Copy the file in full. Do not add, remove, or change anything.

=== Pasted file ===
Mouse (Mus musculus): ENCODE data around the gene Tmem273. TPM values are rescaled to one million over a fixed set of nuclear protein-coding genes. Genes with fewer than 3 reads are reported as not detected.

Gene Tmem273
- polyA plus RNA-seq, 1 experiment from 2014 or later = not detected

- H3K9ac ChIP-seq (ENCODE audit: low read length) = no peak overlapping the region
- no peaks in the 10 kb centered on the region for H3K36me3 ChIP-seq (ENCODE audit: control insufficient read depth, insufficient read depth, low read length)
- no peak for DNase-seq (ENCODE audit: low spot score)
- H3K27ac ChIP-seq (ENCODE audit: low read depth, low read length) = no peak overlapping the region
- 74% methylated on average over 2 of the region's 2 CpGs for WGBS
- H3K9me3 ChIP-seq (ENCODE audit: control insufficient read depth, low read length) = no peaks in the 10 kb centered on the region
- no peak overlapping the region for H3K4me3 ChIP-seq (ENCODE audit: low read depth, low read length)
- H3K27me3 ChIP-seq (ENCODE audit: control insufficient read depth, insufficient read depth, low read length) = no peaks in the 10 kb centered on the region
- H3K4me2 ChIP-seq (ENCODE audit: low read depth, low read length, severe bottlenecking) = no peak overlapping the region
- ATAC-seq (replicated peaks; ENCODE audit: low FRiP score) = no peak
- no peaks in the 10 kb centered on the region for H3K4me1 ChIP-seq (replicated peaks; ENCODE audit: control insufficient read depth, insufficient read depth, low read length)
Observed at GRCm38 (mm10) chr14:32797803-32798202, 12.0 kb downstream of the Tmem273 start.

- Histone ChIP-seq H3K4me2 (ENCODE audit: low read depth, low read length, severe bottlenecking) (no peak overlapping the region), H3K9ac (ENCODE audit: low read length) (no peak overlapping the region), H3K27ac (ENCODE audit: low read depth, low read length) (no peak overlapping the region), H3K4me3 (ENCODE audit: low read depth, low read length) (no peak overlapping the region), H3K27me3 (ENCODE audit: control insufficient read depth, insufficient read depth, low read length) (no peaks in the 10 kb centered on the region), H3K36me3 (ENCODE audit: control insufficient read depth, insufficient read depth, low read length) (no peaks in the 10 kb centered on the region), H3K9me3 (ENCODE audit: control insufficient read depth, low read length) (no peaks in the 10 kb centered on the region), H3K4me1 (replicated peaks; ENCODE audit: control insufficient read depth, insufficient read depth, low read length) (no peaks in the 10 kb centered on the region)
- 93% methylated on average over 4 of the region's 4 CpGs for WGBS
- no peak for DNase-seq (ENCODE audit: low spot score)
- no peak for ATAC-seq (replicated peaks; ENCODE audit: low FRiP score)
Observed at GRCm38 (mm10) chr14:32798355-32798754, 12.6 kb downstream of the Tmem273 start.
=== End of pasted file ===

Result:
Mouse (Mus musculus): ENCODE data around the gene Tmem273. TPM values are rescaled to one million over a fixed set of nuclear protein-coding genes. Genes with fewer than 3 reads are reported as not detected.

Gene Tmem273
- polyA plus RNA-seq, 1 experiment from 2014 or later = not detected

- H3K9ac ChIP-seq (ENCODE audit: low read length) = no peak overlapping the region
- no peaks in the 10 kb centered on the region for H3K36me3 ChIP-seq (ENCODE audit: control insufficient read depth, insufficient read depth, low read length)
- no peak for DNase-seq (ENCODE audit: low spot score)
- H3K27ac ChIP-seq (ENCODE audit: low read depth, low read length) = no peak overlapping the region
- 74% methylated on average over 2 of the region's 2 CpGs for WGBS
- H3K9me3 ChIP-seq (ENCODE audit: control insufficient read depth, low read length) = no peaks in the 10 kb centered on the region
- no peak overlapping the region for H3K4me3 ChIP-seq (ENCODE audit: low read depth, low read length)
- H3K27me3 ChIP-seq (ENCODE audit: control insufficient read depth, insufficient read depth, low read length) = no peaks in the 10 kb centered on the region
- H3K4me2 ChIP-seq (ENCODE audit: low read depth, low read length, severe bottlenecking) = no peak overlapping the region
- ATAC-seq (replicated peaks; ENCODE audit: low FRiP score) = no peak
- no peaks in the 10 kb centered on the region for H3K4me1 ChIP-seq (replicated peaks; ENCODE audit: control insufficient read depth, insufficient read depth, low read length)
Observed at GRCm38 (mm10) chr14:32797803-32798202, 12.0 kb downstream of the Tmem273 start.

- Histone ChIP-seq H3K4me2 (ENCODE audit: low read depth, low read length, severe bottlenecking) (no peak overlapping the region), H3K9ac (ENCODE audit: low read length) (no peak overlapping the region), H3K27ac (ENCODE audit: low read depth, low read length) (no peak overlapping the region), H3K4me3 (ENCODE audit: low read depth, low read length) (no peak overlapping the region), H3K27me3 (ENCODE audit: control insufficient read depth, insufficient read depth, low read length) (no peaks in the 10 kb centered on the region), H3K36me3 (ENCODE audit: control insufficient read depth, insufficient read depth, low read length) (no peaks in the 10 kb centered on the region), H3K9me3 (ENCODE audit: control insufficient read depth, low read length) (no peaks in the 10 kb centered on the region), H3K4me1 (replicated peaks; ENCODE audit: control insufficient read depth, insufficient read depth, low read length) (no peaks in the 10 kb centered on the region)
- 93% methylated on average over 4 of the region's 4 CpGs for WGBS
- no peak for DNase-seq (ENCODE audit: low spot score)
- no peak for ATAC-seq (replicated peaks; ENCODE audit: low FRiP score)
Observed at GRCm38 (mm10) chr14:32798355-32798754, 12.6 kb downstream of the Tmem273 start.